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Locomotor responses to salt stress in native and invasive mud-tidal gastropod populations (Batillaria)
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  • Phuong-Thao Ho,
  • Hoa Nguyen,
  • Elizabeth Kern,
  • Yong-Jin Won
Phuong-Thao Ho
Duy Tan University

Corresponding Author:[email protected]

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Hoa Nguyen
Vietnam Academy of Science and Technology
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Elizabeth Kern
Ewha Womans University
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Yong-Jin Won
Ewha Womans University
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Plasticity in salt tolerance can be crucial for successful biological invasions of novel habitats by marine gastropods. The intertidal snail Batillaria attramentaria, which is native to East Asia but invaded the western shores of North America from Japan eighty years ago, provides an opportunity to examine how environmental salinity may shape behavioral and morphological traits. In this study, we compared the movement distance of four B. attramentaria populations from native (Korea and Japan) and introduced (USA) habitats under various salinity levels (13, 23, 33, and 43 PSU) during 30 days of exposure in the lab. We sequenced a partial mitochondrial CO1 gene to infer phylogenetic relationships among populations and confirmed two divergent mitochondrial lineages constituting our sample sets. Using a statistic model-selection approach, we investigated the effects of geographic distribution and genetic composition on locomotor performance in response to salt stress. Snails exposed to acute low salinity (13 PSU) reduced their locomotion and were unable to perform at their normal level (the moving pace of snails exposed to 33 PSU). We did not detect any meaningful differences in locomotor response to salt stress between the two genetic lineages or between the native snails (Japan versus Korea populations), but we found significant locomotor differences between the native and introduced groups (Japan or Korea versus the USA). We suggest that the greater magnitude of tidal salinity fluctuation at the USA location may have influenced locomotor responses to salt stress in introduced snails.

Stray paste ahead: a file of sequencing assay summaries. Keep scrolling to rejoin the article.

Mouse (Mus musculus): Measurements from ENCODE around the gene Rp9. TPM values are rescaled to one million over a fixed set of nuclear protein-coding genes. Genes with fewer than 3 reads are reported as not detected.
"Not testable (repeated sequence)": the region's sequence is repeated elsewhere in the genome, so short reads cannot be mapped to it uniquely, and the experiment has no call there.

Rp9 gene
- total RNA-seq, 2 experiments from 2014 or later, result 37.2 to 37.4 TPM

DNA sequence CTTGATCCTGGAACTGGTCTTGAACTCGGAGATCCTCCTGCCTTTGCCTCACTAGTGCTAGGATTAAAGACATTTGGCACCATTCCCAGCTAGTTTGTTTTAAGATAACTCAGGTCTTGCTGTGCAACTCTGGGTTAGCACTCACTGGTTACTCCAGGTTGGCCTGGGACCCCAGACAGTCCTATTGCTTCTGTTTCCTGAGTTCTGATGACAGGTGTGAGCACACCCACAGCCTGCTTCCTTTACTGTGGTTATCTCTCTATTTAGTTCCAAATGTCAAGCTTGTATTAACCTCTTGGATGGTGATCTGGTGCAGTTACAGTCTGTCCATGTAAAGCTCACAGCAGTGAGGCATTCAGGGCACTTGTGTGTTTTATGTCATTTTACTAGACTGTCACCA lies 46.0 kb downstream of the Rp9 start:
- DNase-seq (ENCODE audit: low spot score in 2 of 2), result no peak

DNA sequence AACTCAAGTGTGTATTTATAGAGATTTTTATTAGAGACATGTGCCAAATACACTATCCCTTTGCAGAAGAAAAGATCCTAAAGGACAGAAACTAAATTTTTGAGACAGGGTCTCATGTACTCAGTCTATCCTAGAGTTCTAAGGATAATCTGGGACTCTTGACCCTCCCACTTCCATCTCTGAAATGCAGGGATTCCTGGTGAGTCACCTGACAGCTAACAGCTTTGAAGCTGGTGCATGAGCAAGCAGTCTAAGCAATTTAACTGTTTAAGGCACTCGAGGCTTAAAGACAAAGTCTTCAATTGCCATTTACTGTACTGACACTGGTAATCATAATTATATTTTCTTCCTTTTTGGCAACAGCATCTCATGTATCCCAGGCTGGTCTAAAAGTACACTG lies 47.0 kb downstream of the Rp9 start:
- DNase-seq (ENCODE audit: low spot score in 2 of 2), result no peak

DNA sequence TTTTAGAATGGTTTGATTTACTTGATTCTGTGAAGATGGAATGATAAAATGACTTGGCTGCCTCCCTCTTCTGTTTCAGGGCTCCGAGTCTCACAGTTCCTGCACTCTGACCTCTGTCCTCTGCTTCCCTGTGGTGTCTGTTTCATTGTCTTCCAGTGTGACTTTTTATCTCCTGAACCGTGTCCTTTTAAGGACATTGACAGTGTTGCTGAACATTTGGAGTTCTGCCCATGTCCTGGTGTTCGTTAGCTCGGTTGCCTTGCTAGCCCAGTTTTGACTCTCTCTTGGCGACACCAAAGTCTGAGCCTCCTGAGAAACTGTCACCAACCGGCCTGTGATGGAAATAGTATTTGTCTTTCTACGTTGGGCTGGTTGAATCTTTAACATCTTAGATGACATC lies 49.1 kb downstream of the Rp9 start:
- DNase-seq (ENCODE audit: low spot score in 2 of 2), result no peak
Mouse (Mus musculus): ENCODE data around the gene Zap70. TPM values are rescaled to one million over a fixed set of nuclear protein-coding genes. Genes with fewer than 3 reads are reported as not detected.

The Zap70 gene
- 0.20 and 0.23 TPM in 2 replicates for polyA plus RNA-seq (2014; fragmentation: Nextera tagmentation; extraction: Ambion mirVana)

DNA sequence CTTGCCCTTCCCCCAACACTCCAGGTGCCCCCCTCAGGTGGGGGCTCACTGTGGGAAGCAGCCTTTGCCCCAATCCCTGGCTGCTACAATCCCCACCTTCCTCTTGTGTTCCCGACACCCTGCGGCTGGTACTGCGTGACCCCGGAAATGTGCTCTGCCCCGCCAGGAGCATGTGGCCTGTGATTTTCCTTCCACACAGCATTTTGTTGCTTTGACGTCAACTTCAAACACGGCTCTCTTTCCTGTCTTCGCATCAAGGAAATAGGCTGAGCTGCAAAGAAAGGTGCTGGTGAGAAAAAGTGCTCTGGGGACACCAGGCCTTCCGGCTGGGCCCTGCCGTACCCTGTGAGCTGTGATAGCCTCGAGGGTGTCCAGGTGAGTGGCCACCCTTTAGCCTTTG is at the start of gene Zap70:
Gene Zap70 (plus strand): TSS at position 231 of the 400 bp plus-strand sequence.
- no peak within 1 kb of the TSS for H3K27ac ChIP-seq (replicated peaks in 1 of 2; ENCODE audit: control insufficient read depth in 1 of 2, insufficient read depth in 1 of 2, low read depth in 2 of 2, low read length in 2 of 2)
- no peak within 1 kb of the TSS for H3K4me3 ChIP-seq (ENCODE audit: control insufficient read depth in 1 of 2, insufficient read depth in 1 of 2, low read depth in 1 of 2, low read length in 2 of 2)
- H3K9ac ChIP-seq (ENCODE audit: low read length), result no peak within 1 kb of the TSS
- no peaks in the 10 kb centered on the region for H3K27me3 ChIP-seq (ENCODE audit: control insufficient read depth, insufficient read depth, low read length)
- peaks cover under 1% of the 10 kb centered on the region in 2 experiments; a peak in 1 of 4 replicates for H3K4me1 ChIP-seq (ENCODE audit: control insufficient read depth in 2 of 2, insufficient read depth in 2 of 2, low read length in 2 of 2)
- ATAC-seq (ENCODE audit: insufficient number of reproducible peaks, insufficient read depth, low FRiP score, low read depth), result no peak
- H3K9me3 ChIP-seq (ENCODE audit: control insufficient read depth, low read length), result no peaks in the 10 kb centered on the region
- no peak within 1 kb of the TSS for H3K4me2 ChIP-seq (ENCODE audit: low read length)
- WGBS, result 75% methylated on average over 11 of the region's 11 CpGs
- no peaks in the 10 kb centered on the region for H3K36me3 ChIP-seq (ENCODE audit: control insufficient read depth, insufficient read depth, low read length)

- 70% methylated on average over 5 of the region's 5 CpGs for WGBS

29 Jul 2020Submitted to Ecology and Evolution
30 Jul 2020Submission Checks Completed
30 Jul 2020Assigned to Editor
13 Aug 2020Reviewer(s) Assigned
13 Sep 2020Review(s) Completed, Editorial Evaluation Pending
14 Sep 2020Editorial Decision: Revise Minor
27 Oct 20201st Revision Received
28 Oct 2020Submission Checks Completed
28 Oct 2020Assigned to Editor
28 Oct 2020Review(s) Completed, Editorial Evaluation Pending
02 Nov 2020Editorial Decision: Accept
Jan 2021Published in Ecology and Evolution volume 11 issue 1 on pages 458-470. 10.1002/ece3.7065